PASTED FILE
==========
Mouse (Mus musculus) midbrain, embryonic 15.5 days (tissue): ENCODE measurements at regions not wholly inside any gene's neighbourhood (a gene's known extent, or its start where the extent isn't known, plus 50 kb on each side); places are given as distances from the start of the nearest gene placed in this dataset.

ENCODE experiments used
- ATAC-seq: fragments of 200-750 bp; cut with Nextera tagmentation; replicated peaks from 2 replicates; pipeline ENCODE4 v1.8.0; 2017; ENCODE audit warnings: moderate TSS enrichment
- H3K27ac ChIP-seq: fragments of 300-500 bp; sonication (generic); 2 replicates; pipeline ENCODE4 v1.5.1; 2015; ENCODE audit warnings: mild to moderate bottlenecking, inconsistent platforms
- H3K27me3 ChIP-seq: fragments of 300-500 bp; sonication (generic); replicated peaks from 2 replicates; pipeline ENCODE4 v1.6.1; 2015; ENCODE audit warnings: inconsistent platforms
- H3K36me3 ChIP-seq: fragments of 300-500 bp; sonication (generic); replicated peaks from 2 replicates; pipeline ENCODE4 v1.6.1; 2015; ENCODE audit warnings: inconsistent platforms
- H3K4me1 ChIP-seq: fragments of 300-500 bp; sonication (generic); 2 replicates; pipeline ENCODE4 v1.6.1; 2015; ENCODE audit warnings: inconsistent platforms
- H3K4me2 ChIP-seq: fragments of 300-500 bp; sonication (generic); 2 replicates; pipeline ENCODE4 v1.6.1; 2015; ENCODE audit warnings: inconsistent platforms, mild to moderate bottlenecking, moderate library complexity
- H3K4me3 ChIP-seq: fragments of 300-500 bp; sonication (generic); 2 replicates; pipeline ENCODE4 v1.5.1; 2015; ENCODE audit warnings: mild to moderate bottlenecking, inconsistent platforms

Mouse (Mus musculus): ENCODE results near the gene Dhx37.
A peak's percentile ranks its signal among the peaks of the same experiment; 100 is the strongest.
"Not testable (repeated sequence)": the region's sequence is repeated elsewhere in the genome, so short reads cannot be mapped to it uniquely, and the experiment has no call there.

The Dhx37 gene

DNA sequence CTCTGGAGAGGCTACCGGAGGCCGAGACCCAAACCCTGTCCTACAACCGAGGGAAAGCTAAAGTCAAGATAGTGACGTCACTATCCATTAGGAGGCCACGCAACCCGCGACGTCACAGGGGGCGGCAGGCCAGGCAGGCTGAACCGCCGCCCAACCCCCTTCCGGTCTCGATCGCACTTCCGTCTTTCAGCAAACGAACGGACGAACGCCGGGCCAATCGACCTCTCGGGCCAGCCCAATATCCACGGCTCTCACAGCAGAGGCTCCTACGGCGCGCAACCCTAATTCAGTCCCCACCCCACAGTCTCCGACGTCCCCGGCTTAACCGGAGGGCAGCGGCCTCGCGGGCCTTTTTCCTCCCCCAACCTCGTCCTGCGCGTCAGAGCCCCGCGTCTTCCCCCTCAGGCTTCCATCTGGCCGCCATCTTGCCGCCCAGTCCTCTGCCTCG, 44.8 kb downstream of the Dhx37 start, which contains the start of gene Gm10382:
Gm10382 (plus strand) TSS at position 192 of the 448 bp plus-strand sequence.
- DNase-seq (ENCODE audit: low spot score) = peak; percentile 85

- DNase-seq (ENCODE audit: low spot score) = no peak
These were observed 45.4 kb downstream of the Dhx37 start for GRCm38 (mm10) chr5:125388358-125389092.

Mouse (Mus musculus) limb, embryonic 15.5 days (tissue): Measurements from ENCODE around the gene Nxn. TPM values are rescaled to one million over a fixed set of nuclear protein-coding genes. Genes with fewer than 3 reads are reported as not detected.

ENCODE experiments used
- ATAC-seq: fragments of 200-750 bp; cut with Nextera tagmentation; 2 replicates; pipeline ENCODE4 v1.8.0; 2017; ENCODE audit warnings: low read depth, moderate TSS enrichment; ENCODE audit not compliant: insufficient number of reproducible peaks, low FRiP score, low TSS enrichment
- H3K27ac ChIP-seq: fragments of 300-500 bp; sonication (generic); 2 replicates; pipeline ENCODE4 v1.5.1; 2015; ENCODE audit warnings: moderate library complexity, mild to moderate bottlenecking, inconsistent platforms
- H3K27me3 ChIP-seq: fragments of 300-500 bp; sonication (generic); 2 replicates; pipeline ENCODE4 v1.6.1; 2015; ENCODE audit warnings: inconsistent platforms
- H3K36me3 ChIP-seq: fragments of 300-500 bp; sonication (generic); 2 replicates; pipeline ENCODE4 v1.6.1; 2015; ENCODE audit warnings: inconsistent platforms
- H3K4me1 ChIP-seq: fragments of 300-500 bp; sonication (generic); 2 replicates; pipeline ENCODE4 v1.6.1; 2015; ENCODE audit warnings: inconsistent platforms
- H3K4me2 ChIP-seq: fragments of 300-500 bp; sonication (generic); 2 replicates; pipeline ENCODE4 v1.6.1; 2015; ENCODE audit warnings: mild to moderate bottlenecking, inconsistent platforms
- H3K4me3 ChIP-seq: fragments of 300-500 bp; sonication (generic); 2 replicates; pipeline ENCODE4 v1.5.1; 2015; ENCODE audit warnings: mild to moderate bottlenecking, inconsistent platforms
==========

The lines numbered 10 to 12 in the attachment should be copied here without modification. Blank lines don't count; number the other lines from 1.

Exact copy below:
Mouse (Mus musculus): ENCODE results near the gene Dhx37.
A peak's percentile ranks its signal among the peaks of the same experiment; 100 is the strongest.
"Not testable (repeated sequence)": the region's sequence is repeated elsewhere in the genome, so short reads cannot be mapped to it uniquely, and the experiment has no call there.